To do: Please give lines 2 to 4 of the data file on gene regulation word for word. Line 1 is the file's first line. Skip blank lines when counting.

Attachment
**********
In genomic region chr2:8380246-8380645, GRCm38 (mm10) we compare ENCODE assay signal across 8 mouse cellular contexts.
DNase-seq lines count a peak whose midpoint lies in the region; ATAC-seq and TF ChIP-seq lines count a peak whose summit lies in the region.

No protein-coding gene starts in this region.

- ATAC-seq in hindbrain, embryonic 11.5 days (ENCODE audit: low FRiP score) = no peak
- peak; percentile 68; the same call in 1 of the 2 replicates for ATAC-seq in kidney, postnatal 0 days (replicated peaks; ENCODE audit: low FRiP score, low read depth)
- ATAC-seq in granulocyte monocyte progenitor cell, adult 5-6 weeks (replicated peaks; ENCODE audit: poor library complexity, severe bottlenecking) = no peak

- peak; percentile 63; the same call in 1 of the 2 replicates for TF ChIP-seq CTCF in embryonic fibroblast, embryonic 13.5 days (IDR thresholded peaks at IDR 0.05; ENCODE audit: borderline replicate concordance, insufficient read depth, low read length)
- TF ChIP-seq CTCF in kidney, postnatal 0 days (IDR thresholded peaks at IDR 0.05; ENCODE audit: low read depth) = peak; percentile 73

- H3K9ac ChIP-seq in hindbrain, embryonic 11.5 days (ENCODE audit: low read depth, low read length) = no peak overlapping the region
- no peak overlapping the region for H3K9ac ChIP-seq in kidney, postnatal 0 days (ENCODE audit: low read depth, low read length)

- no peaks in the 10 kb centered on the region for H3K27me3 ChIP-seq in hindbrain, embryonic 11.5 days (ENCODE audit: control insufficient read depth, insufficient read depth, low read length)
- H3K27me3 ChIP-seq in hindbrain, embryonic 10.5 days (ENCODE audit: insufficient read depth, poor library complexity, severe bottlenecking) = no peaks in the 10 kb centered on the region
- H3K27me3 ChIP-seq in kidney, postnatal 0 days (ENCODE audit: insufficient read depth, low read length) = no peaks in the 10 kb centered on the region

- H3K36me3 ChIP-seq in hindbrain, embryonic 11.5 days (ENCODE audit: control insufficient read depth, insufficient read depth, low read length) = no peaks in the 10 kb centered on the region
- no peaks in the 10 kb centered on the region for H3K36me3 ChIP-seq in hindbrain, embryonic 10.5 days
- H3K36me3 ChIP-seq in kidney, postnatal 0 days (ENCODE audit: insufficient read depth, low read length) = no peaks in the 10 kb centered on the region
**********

DNase-seq lines count a peak whose midpoint lies in the region; ATAC-seq and TF ChIP-seq lines count a peak whose summit lies in the region.

No protein-coding gene starts in this region.

- ATAC-seq in hindbrain, embryonic 11.5 days (ENCODE audit: low FRiP score) = no peak